Got it covered? Chemical, physical, biological hazards are everywhere – learn how to stay safe
If you’re performing tasks that put you at risk of exposure hazards such as extreme temperatures, chemicals or biological threats, make sure you’re following safe work practices.
This month, we’re focusing on how to prevent injuries due to exposure. Exposures can lead to serious injuries depending on how extreme the hazard and how long you are exposed. The key to prevention, as with any hazard, is to adequately plan, prepare and implement the appropriate precautions.
Here are 10 ways you can prevent exposures:
- Evaluate your work area for hazards to identify and implement control measures such as safe work practices and proper personal protective equipment.
- Stay informed of weather forecasts to prepare for sun or cold exposure.
- Watch for and avoid bee, wasp or hornet nests.
- Apply insect repellent to avoid mosquitoes.
- Learn how to identify poison ivy, oak, sumac and other poisonous plants.
- Watch out for ticks if you’re working in wood areas, bushes, tall grass and brush.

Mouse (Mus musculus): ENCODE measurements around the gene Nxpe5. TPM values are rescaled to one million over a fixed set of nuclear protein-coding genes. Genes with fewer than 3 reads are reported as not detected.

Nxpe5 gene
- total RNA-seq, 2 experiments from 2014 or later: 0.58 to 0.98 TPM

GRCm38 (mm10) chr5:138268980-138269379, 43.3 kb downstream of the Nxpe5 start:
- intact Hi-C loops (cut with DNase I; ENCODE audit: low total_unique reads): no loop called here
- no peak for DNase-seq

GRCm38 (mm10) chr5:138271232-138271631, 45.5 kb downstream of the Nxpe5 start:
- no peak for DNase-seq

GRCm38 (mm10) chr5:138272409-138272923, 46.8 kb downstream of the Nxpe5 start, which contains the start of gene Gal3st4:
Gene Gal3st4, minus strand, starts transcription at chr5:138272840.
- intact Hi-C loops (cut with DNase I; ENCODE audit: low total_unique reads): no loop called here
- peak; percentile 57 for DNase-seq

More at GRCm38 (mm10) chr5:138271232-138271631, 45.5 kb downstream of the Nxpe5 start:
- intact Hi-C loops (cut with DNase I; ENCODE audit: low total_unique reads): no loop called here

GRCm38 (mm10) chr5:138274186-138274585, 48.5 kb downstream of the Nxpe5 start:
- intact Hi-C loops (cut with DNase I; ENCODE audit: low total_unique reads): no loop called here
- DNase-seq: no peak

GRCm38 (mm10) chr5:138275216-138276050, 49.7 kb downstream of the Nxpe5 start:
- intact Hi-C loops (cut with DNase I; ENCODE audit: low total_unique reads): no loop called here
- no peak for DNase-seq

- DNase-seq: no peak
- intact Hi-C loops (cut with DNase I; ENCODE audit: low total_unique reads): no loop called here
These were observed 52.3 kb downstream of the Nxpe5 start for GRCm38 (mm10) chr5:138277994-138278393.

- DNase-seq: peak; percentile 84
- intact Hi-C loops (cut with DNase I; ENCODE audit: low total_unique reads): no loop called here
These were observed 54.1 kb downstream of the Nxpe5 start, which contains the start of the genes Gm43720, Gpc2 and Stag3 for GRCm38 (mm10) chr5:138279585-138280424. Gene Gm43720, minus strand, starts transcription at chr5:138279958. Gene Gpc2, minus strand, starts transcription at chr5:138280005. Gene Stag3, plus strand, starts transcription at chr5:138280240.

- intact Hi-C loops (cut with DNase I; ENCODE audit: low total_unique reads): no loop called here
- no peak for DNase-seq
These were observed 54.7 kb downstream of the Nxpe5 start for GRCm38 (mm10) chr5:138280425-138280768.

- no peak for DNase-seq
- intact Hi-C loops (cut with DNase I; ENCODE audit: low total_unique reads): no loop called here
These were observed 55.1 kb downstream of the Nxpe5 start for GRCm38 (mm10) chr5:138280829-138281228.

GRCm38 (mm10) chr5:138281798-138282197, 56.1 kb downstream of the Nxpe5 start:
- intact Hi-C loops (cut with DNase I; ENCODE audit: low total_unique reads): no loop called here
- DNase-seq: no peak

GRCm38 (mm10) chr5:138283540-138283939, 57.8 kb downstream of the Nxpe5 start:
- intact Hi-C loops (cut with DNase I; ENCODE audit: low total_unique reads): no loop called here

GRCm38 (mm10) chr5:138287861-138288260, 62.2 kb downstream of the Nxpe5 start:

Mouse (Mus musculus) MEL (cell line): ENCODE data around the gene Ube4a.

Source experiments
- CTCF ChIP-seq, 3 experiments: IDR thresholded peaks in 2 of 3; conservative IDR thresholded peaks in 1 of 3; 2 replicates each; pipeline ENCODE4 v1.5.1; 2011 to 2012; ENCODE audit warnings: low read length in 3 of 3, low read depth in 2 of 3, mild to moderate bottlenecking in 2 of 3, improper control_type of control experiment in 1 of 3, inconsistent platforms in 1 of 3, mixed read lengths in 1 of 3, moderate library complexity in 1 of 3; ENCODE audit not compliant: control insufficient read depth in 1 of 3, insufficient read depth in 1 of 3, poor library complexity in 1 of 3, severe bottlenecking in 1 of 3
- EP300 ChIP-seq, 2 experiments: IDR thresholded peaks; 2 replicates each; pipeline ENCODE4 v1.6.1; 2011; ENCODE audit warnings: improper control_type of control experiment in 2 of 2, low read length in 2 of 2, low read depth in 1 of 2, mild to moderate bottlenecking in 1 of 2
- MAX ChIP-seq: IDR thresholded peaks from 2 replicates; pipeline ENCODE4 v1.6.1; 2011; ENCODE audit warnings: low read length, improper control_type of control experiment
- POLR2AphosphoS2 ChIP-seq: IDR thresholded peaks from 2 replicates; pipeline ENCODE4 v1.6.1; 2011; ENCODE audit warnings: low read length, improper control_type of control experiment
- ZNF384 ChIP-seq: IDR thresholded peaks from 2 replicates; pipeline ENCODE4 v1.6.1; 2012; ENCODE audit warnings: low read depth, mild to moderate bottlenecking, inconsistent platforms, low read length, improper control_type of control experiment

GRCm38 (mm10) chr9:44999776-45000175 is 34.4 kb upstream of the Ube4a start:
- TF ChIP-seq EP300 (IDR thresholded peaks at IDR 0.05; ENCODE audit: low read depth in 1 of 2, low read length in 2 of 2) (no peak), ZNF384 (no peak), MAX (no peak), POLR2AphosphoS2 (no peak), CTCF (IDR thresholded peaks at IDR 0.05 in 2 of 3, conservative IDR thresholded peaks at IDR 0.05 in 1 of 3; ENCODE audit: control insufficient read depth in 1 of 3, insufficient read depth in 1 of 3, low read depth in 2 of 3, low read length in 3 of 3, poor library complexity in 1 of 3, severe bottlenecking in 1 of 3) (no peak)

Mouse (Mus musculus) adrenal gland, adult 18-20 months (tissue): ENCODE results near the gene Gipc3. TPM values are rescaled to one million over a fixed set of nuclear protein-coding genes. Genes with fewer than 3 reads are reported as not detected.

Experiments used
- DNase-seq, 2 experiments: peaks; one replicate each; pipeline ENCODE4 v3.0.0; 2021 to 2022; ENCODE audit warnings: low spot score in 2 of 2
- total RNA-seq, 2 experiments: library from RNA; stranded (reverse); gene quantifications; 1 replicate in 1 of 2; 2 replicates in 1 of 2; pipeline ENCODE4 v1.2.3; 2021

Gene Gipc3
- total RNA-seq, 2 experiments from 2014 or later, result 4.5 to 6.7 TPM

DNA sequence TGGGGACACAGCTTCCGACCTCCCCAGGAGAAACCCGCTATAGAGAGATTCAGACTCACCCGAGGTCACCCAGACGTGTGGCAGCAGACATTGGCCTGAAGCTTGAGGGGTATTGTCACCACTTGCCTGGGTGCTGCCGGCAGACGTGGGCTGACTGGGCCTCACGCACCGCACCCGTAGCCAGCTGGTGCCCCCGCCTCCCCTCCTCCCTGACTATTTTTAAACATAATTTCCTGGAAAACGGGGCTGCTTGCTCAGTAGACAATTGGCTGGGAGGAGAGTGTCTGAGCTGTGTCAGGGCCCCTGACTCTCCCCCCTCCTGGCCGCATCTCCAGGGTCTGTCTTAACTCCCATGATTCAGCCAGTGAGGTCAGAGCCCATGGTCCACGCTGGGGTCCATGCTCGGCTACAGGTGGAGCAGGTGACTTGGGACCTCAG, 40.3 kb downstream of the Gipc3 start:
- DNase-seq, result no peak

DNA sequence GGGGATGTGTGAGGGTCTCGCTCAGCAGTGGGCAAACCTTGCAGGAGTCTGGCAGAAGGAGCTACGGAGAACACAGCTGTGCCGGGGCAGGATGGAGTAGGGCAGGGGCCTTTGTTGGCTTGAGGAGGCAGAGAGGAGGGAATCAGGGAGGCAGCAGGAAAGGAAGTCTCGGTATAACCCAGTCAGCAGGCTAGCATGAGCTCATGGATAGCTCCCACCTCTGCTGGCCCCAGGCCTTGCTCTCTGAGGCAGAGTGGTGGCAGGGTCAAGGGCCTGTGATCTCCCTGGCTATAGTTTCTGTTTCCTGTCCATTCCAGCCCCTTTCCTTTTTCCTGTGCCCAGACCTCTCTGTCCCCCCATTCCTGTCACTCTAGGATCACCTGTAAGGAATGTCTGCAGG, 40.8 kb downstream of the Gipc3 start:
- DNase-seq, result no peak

- Watch out for snakes if you’re working in underbrush or tall grassy areas.
- Use proper hearing protection in high-noise work zones.
- Complete hazard communication training for chemicals.
- Wear PPE when actual or potential hazards exist and engineering controls or administrative practices cannot adequately control your exposure.
Use cleaning products safely at home
Many household cleaning products give off vapors you shouldn’t breathe in. Some can burn or irritate your skin or eyes, and most are poisonous if swallowed. To reduce exposure in your home, consider natural alternatives such as vinegar (removes mildew and grease), lemon juice (stain remover, glass cleaner and deodorizer), baking soda mixed with water (all-purpose cleaner) and olive oil (furniture polish).
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